Growing up in an Indo-Caribbean family, I never heard the phrase “setting boundaries” or even knew what that meant. My parents immigrated to Canada from Trinidad in 1988 and I was born a few years later, their firstborn daughter in a new land far away from the home they were used to. It was instilled in me from a young age to always be polite and courteous, pursue an education and to do what was expected of me as an eldest daughter, as well as conforming to societal standards.
At the age of six, my dad enrolled me in karate lessons so that I could learn to defend myself as a young girl. I spent seven years attending weekly karate lessons when all I really dreamt of was playing with dolls and going to dance lessons with other young girls my age.
In my early teens, I started working part-time jobs as my parents had expressed how important it was for me to earn and manage my own money. During the day I excelled in school and in the evenings and on weekends, I picked up extra shifts. While all of my parent’s efforts in making me a well-rounded individual definitely paid off, I rarely got the opportunity to stop and ask myself what it was that I truly wanted.
As I got older, I began to realize that my need to please others ran much deeper than just doing what my parents expected of me. Angry customers at my job made me cry, and I buckled under the stress of juggling university classes with extracurricular activities and part-time jobs. I knew that I couldn’t meet the expectations of everyone, nor did I want to.
Alhamdulillah, in the summer of 2021 I decided to seek out a therapist to finally address my people-pleasing tendencies, and to help me set firmer boundaries and work on my self-esteem. I had seen a lot of mental health posts on social media and wanted to jump on the bandwagon to improve my overall well-being. Little did I know that therapy would be way more substantial than any typical Internet fad. It would essentially be the gateway to me learning more about myself and improving my relationships with practically everyone in my life.
I started searching for a therapist who would understand the cultural and social issues of POC and could speak to some of my experiences as a Trini-Canadian Muslim woman.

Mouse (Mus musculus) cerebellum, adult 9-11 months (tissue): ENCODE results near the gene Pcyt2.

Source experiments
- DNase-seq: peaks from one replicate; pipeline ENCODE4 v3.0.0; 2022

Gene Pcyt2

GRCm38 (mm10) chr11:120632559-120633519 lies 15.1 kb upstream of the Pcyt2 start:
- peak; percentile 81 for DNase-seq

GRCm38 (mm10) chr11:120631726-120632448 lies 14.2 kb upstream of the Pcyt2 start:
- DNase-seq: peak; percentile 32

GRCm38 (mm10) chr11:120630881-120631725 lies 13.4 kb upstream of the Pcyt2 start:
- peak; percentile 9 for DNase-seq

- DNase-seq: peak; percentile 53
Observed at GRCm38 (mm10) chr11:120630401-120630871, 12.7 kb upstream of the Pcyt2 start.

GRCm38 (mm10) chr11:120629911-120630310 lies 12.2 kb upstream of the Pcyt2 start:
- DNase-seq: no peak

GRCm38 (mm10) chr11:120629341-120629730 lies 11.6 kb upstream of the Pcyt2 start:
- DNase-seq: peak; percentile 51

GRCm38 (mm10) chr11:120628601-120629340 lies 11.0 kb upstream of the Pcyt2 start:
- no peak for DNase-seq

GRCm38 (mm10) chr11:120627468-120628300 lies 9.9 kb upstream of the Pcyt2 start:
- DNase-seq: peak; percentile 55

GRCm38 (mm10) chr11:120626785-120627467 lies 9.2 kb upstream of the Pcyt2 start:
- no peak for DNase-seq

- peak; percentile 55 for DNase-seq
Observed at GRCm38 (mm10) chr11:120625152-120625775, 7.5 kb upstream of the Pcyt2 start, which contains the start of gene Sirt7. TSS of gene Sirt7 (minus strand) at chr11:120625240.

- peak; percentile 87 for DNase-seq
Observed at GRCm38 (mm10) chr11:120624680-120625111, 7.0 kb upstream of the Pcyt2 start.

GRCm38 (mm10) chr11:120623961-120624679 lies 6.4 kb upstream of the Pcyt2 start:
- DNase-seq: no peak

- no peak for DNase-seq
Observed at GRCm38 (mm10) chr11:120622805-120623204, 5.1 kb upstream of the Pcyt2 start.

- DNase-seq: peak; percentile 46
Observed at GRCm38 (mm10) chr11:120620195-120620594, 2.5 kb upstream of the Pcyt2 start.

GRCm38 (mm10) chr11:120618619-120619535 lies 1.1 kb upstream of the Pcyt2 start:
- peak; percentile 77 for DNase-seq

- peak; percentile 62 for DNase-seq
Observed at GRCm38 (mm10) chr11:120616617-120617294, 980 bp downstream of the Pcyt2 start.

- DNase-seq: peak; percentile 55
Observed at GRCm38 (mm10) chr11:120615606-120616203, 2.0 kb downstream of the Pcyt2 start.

After a couple months of searching, I met with Yusra Baloch, Founder of Wellness Care Counselling in Toronto, Ontario and registered therapist and social worker. Yusra was able to provide a safe space for me to express the issues I was facing and receive guidance and care. Throughout multiple sessions, we have worked together to improve my ability to communicate and set boundaries in my home and work life.
Yusra strongly believes that “setting boundaries is an essential part of self-care and maintaining healthy relationships. By communicating needs and expectations clearly and respectfully, women can create healthier and more fulfilling relationships.” She also asserts that, “it’s so important for women to prioritize their well-being and know that it’s okay to say no.”
Recently, I spoke with Yusra to gain insight on some of the ways Muslim women can set and maintain boundaries in their homes and lives. If you struggle with people-pleasing, or you’re simply feeling burnt out from the ceaseless weight of the expectations of others, please keep on reading as help is on the way. Below are five simple and effective ways that you can begin setting boundaries in your own Muslim household.
1. Limit calls and emails
While it’s easy to get caught up in work and take on extra tasks beyond your scheduled hours, Yusra stresses the importance of limiting calls and emails. “Women can set boundaries in the workplace and at home in various ways. One approach is to create a balance between personal and professional life by avoiding checking emails or taking calls after work hours.” So, as tempting as it is to take calls on your lunch break or look at emails in bed, it can be detrimental to your mental health to do so. Remember that your brain needs a break; you’re not a robot after all!
2. Learn to say no without guilt
As Yusra says, “another effective way of setting boundaries is to avoid overcommitting yourself, which means not saying yes to obligations when already overloaded. Additionally, it is important to ask yourself how you feel about a new obligation before committing.”